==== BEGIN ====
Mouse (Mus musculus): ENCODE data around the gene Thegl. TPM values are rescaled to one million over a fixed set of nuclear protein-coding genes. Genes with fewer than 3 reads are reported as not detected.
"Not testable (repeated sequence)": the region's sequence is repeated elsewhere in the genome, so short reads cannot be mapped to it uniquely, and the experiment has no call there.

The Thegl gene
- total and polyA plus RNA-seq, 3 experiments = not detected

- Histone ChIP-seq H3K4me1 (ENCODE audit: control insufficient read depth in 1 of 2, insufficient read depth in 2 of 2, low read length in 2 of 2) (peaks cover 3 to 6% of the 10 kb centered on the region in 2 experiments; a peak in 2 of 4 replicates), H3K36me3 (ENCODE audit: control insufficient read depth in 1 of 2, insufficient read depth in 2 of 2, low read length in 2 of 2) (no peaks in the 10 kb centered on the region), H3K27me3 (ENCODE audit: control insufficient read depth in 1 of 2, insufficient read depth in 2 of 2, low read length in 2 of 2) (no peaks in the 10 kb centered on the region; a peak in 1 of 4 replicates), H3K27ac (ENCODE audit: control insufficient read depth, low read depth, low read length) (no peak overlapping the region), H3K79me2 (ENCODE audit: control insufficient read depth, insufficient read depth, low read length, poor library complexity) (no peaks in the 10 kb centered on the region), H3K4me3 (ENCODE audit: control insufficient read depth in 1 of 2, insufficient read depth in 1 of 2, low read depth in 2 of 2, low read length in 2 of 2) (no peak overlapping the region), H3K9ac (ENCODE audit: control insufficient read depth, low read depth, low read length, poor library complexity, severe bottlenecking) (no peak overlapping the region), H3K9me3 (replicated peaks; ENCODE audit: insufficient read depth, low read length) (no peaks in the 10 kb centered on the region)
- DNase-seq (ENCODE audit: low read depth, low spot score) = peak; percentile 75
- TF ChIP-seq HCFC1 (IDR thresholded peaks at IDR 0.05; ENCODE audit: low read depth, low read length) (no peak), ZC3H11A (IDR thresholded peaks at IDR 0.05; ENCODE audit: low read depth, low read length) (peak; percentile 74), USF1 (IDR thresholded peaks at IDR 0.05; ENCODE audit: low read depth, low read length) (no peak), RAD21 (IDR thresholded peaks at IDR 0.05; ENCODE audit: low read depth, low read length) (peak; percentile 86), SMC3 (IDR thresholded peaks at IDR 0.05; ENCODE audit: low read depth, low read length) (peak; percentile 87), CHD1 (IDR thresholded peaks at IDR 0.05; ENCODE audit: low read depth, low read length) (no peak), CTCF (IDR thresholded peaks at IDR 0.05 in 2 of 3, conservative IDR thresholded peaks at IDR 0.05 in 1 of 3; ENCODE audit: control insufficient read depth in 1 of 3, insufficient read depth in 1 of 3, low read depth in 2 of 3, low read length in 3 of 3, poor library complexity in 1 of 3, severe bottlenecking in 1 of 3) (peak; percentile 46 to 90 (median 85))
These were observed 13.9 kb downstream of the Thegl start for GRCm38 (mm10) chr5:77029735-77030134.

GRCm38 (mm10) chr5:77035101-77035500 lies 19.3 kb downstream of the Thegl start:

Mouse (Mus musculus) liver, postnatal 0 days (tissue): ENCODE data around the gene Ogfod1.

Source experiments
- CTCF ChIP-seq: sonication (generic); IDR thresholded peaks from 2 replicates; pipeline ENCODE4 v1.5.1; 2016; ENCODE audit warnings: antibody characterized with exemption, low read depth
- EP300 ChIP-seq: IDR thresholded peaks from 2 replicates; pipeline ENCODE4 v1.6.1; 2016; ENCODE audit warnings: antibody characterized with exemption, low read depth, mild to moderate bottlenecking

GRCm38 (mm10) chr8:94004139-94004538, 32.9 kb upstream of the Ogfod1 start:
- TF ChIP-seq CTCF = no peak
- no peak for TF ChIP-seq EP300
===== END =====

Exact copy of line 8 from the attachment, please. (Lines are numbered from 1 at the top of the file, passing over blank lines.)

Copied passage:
These were observed 13.9 kb downstream of the Thegl start for GRCm38 (mm10) chr5:77029735-77030134.